This blog provides an informal forum for terrestrial invertebrate watchers to post recent sightings of interesting observations in the southern Vancouver Island region. Please send your sightings by email to Jeremy Tatum ( Be sure to include your name, phone number, the species name (common or scientific) of the invertebrate you saw, location, date, and number of individuals. If you have a photograph you are willing to share, please send it along. Click on the title above for an index of past sightings.The index is updated most days.

March 31 evening

2016 March 31  evening


   Jeremy Tatum writes:  Late afternoon today – three California Tortoiseshells at the top of Mount Tolmie.   One at the top of Christmas Hill, as well as two (or three?) Grey Hairstreaks, and three Sara Orangetips.  The hairstreaks were hill-topping, alternating between sunning themselves and cavorting in flight with each other or with the California Tortoiseshell. In spite of their small size, they should be easy to find – and perhaps not impossible to photograph.

March 31 morning

2016 March 31 morning


   NOTICE:  Some viewers have been having trouble either viewing this site, or in submitting contributions.  We are trying to sort things out, but at present I think the best way to view the site is to go to the VNHS site , look for POPULAR ITEMS, and click on Invertebrate Alert. To submit items (recent photos or sightings), send them to



   Nathan Fisk writes:  What a day (March 30)!  Western Spring Azure, Sara Orangetips and Cabbage Whites all moving about. Found this flyer as well. All in the Garry Oak learning meadow at Fort Rodd Hill.


Jeremy Tatum responds:  I think we’d need to see a little bit more of the moth to be quite certain what it is.  It is a geometrid.  At a wild guess I’d say possibly Hydriomena manzanita.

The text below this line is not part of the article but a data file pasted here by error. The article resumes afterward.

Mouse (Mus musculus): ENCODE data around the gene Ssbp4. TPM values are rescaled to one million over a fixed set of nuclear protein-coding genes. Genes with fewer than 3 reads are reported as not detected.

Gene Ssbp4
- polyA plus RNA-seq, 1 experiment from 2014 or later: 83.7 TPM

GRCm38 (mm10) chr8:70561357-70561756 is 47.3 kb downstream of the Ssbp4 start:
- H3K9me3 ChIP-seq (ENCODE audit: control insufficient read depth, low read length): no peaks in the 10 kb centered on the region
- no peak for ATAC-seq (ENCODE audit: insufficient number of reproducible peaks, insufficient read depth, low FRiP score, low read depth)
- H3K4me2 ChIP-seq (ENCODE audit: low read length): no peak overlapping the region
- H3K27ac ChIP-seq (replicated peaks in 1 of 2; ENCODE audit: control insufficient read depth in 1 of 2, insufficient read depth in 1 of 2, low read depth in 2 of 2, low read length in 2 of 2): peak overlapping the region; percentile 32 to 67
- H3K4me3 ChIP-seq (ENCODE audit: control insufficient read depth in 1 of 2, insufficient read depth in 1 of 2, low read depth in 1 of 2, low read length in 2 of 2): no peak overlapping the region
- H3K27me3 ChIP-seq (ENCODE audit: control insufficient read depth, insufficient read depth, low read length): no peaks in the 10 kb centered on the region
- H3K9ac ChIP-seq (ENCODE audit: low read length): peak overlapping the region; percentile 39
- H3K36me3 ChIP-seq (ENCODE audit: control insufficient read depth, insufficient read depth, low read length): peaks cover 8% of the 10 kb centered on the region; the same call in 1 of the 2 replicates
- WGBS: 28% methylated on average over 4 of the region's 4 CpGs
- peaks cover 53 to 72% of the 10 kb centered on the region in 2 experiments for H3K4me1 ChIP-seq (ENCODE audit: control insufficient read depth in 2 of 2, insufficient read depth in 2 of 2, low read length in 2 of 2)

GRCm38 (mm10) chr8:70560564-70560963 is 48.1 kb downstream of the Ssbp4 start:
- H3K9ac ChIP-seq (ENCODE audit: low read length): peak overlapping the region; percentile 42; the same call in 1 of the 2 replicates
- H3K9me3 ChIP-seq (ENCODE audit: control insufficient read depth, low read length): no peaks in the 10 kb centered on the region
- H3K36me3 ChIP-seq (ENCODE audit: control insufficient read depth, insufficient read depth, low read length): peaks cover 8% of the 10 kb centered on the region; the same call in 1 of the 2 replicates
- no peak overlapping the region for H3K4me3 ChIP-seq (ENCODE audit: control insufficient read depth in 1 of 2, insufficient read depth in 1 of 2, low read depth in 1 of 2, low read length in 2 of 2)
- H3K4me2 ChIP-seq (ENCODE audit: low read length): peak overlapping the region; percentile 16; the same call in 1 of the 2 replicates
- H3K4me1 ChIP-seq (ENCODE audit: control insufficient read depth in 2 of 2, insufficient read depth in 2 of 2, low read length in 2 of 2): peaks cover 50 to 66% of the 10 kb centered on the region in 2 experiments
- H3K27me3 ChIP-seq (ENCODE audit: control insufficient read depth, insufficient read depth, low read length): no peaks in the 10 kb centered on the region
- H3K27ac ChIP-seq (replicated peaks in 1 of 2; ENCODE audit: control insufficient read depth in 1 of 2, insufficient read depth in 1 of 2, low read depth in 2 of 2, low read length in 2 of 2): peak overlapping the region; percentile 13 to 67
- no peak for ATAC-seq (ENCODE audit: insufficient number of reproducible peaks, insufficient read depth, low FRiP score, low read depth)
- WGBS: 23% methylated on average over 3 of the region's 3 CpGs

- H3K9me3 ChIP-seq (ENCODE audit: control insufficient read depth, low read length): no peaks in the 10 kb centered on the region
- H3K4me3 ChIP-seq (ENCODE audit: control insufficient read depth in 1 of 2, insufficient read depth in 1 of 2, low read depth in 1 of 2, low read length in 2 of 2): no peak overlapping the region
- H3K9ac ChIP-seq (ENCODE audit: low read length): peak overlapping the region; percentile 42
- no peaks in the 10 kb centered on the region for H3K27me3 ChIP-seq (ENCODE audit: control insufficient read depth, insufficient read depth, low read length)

Possibly Hydriomena manzanita (Lep.: Geometridae)  Nathan Fisk


Gordon Hart writes:   Today in our Highland District yard we had a comma sp. fly-by, and one Sara Orangetip.  At Francis/King Park, I saw a Mourning Cloak (photo attached) and a Cabbage White. Mesoleuca gratulata has been everywhere this week.

Back on March 16, I saw a similar small orange and black moth at the Pike Lake substation (photo also attached).


Mourning Cloak  Nymphalis antiopa  (Lep.: Nymphalidae)  Gordon Hart

 Epirrhoe plebeculata (Lep.: Geometridae)  Gordon Hart


Aziza Cooper writes:  Today (March 30) one Western Spring Azure was in the southeast woods at Beacon Hill Park. At Mount Tolmie this afternoon there were 2 California Tortoiseshells, 2 Spring Azures, 3 Cabbage Whites and one Sara Orangetip.  The Western Spring Azure photo is the one from Beacon Hill Park. Photo is by Jody Wells.


Western Spring Azure  Celastrina echo (Lep.: Lycaenidae)  Jody Wells

California Tortoiseshell Nymphalis californica (Lep.: Nymphalidae)   Aziza Cooper

Val George writes:  The sun today, March 30, brought out some butterflies.  At Observatory Hill I saw a Satyr Comma and a Cabbage White.  At Mount Tolmie there were two California Tortoiseshells and two Cabbage Whites.  One fresh-looking tortoiseshell was on the reservoir at the summit;  the other, a rather beat-up one, was on a fir tree (photos attached).


California Tortoiseshell Nymphalis californica (Lep.: Nymphalidae)   Val George

California Tortoiseshell Nymphalis californica (Lep.: Nymphalidae)   Val George